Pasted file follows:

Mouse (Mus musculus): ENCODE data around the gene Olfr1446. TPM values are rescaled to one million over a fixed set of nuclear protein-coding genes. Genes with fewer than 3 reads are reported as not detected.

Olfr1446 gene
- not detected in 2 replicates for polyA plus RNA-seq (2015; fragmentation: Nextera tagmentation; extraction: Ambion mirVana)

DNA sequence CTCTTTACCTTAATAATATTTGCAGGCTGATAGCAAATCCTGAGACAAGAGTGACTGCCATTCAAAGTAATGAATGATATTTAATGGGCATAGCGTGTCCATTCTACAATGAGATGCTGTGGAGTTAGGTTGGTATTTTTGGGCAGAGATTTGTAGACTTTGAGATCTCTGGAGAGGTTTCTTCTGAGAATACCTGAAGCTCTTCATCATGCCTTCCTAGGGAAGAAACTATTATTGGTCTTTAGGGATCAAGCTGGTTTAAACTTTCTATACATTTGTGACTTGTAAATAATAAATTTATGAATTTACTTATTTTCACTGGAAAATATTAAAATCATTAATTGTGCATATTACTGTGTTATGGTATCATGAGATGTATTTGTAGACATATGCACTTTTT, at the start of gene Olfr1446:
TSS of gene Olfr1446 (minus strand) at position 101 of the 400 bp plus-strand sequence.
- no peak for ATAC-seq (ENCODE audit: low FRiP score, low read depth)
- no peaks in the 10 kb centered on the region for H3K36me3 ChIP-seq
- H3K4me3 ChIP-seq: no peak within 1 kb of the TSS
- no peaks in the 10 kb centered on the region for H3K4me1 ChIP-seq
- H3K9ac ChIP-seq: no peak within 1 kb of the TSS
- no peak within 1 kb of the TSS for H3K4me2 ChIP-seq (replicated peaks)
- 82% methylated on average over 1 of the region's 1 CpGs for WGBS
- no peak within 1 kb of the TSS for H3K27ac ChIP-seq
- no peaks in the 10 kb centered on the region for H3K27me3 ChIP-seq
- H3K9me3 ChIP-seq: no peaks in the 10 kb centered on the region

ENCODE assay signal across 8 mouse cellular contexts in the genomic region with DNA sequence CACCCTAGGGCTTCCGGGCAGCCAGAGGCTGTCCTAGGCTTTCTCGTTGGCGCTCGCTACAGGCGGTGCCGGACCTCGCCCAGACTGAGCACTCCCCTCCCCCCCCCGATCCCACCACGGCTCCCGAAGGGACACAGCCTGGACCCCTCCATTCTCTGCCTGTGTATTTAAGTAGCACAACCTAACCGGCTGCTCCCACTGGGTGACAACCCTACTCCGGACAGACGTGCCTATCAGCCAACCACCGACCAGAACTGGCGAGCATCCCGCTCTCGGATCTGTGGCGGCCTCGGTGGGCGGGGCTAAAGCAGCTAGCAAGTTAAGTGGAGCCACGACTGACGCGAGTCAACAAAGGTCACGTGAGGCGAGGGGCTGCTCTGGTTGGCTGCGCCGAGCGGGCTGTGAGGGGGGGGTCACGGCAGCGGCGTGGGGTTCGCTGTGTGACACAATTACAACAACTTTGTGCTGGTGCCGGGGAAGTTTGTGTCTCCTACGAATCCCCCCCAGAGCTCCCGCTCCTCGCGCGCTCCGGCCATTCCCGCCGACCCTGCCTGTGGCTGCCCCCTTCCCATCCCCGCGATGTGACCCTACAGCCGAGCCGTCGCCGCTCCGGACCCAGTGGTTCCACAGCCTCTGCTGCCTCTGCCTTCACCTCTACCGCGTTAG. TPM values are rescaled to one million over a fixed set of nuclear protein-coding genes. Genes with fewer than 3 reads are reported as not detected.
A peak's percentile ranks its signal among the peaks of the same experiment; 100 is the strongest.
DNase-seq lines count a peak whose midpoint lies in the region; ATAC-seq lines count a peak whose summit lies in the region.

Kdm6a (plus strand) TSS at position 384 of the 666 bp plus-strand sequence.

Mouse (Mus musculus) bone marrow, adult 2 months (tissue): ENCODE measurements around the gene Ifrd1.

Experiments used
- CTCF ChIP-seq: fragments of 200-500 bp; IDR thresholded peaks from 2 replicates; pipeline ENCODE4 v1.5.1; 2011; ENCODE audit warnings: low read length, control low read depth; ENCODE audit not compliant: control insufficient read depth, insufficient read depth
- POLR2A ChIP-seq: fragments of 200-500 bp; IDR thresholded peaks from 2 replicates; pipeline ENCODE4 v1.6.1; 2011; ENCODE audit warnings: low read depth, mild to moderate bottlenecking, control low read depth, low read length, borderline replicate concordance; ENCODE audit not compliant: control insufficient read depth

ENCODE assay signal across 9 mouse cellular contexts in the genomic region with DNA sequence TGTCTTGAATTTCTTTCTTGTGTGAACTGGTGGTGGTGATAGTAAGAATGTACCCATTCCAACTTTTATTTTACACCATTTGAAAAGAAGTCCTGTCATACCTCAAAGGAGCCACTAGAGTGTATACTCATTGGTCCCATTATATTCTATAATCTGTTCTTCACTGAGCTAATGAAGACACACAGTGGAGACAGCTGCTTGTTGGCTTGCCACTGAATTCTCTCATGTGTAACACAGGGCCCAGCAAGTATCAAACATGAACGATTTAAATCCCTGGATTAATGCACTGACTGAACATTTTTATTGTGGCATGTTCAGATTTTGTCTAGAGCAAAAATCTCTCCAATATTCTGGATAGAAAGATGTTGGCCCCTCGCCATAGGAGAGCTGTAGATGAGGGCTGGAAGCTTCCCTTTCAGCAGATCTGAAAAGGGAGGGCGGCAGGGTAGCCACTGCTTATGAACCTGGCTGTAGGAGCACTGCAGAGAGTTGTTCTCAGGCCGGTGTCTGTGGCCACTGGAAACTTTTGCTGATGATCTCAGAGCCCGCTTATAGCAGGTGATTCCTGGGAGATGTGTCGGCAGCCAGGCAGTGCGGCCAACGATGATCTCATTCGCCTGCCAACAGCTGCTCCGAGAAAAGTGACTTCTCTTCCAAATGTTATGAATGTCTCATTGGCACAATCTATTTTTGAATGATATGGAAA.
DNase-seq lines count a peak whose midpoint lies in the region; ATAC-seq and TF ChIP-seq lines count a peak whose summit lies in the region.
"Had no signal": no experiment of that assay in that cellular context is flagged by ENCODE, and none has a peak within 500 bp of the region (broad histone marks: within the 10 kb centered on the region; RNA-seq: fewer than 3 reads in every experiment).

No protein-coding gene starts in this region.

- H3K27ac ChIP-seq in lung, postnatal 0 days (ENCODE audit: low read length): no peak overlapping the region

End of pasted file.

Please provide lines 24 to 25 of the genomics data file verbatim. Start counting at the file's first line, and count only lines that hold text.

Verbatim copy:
ENCODE assay signal across 9 mouse cellular contexts in the genomic region with DNA sequence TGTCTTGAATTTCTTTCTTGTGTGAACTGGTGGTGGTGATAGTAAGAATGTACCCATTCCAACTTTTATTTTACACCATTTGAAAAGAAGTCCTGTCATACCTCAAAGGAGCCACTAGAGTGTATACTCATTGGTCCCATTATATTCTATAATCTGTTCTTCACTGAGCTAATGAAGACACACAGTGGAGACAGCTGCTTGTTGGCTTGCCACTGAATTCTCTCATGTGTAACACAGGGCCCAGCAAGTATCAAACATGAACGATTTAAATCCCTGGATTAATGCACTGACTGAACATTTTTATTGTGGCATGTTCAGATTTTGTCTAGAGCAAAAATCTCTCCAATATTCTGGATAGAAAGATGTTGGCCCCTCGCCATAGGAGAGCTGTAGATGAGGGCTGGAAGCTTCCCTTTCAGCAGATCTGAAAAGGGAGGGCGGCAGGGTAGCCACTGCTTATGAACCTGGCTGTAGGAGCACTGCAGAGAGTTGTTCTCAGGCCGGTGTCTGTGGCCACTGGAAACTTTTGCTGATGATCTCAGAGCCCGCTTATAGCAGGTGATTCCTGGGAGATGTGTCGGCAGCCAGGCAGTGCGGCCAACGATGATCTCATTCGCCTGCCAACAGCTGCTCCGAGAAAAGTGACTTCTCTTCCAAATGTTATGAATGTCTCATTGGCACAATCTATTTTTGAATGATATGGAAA.
DNase-seq lines count a peak whose midpoint lies in the region; ATAC-seq and TF ChIP-seq lines count a peak whose summit lies in the region.